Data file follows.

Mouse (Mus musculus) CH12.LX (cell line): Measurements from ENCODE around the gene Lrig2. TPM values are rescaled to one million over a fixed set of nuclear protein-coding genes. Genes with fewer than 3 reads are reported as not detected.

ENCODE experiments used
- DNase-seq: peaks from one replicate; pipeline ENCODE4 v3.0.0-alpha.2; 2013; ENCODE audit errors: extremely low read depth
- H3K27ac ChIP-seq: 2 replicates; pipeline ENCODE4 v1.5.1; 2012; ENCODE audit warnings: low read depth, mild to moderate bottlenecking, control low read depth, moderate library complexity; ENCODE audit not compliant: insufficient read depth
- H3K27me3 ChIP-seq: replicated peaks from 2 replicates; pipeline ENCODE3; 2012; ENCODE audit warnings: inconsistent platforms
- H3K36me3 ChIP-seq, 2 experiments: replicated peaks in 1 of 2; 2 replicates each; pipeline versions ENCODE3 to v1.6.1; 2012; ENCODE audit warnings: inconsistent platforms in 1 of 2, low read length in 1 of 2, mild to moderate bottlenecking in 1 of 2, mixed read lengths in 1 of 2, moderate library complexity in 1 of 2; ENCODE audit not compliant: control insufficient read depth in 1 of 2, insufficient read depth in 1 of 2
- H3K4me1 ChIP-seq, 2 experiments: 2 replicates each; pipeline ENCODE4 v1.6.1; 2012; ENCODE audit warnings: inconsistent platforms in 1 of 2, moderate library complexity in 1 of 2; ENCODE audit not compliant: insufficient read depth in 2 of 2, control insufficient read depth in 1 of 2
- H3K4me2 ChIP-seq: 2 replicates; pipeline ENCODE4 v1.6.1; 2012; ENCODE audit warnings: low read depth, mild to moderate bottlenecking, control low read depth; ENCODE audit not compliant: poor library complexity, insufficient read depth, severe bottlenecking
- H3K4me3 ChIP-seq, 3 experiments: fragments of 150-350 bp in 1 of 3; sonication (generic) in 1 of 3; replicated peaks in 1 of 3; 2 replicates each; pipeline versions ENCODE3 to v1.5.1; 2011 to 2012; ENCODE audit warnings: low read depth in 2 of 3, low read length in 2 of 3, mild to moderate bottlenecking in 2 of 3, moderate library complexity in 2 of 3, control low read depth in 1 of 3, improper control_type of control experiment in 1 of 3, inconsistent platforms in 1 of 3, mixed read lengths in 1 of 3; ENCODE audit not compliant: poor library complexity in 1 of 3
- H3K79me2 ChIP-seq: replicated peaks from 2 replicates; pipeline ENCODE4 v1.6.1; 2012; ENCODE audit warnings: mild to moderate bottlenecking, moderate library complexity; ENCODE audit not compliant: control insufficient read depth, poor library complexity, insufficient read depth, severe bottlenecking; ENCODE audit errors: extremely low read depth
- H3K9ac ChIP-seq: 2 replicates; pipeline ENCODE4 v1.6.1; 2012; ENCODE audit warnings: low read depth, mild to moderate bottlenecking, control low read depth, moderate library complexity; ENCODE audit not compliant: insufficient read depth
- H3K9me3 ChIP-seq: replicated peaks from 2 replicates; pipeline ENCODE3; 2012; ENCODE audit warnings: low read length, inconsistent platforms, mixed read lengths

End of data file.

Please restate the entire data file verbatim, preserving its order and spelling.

Mouse (Mus musculus) CH12.LX (cell line): Measurements from ENCODE around the gene Lrig2. TPM values are rescaled to one million over a fixed set of nuclear protein-coding genes. Genes with fewer than 3 reads are reported as not detected.

ENCODE experiments used
- DNase-seq: peaks from one replicate; pipeline ENCODE4 v3.0.0-alpha.2; 2013; ENCODE audit errors: extremely low read depth
- H3K27ac ChIP-seq: 2 replicates; pipeline ENCODE4 v1.5.1; 2012; ENCODE audit warnings: low read depth, mild to moderate bottlenecking, control low read depth, moderate library complexity; ENCODE audit not compliant: insufficient read depth
- H3K27me3 ChIP-seq: replicated peaks from 2 replicates; pipeline ENCODE3; 2012; ENCODE audit warnings: inconsistent platforms
- H3K36me3 ChIP-seq, 2 experiments: replicated peaks in 1 of 2; 2 replicates each; pipeline versions ENCODE3 to v1.6.1; 2012; ENCODE audit warnings: inconsistent platforms in 1 of 2, low read length in 1 of 2, mild to moderate bottlenecking in 1 of 2, mixed read lengths in 1 of 2, moderate library complexity in 1 of 2; ENCODE audit not compliant: control insufficient read depth in 1 of 2, insufficient read depth in 1 of 2
- H3K4me1 ChIP-seq, 2 experiments: 2 replicates each; pipeline ENCODE4 v1.6.1; 2012; ENCODE audit warnings: inconsistent platforms in 1 of 2, moderate library complexity in 1 of 2; ENCODE audit not compliant: insufficient read depth in 2 of 2, control insufficient read depth in 1 of 2
- H3K4me2 ChIP-seq: 2 replicates; pipeline ENCODE4 v1.6.1; 2012; ENCODE audit warnings: low read depth, mild to moderate bottlenecking, control low read depth; ENCODE audit not compliant: poor library complexity, insufficient read depth, severe bottlenecking
- H3K4me3 ChIP-seq, 3 experiments: fragments of 150-350 bp in 1 of 3; sonication (generic) in 1 of 3; replicated peaks in 1 of 3; 2 replicates each; pipeline versions ENCODE3 to v1.5.1; 2011 to 2012; ENCODE audit warnings: low read depth in 2 of 3, low read length in 2 of 3, mild to moderate bottlenecking in 2 of 3, moderate library complexity in 2 of 3, control low read depth in 1 of 3, improper control_type of control experiment in 1 of 3, inconsistent platforms in 1 of 3, mixed read lengths in 1 of 3; ENCODE audit not compliant: poor library complexity in 1 of 3
- H3K79me2 ChIP-seq: replicated peaks from 2 replicates; pipeline ENCODE4 v1.6.1; 2012; ENCODE audit warnings: mild to moderate bottlenecking, moderate library complexity; ENCODE audit not compliant: control insufficient read depth, poor library complexity, insufficient read depth, severe bottlenecking; ENCODE audit errors: extremely low read depth
- H3K9ac ChIP-seq: 2 replicates; pipeline ENCODE4 v1.6.1; 2012; ENCODE audit warnings: low read depth, mild to moderate bottlenecking, control low read depth, moderate library complexity; ENCODE audit not compliant: insufficient read depth
- H3K9me3 ChIP-seq: replicated peaks from 2 replicates; pipeline ENCODE3; 2012; ENCODE audit warnings: low read length, inconsistent platforms, mixed read lengths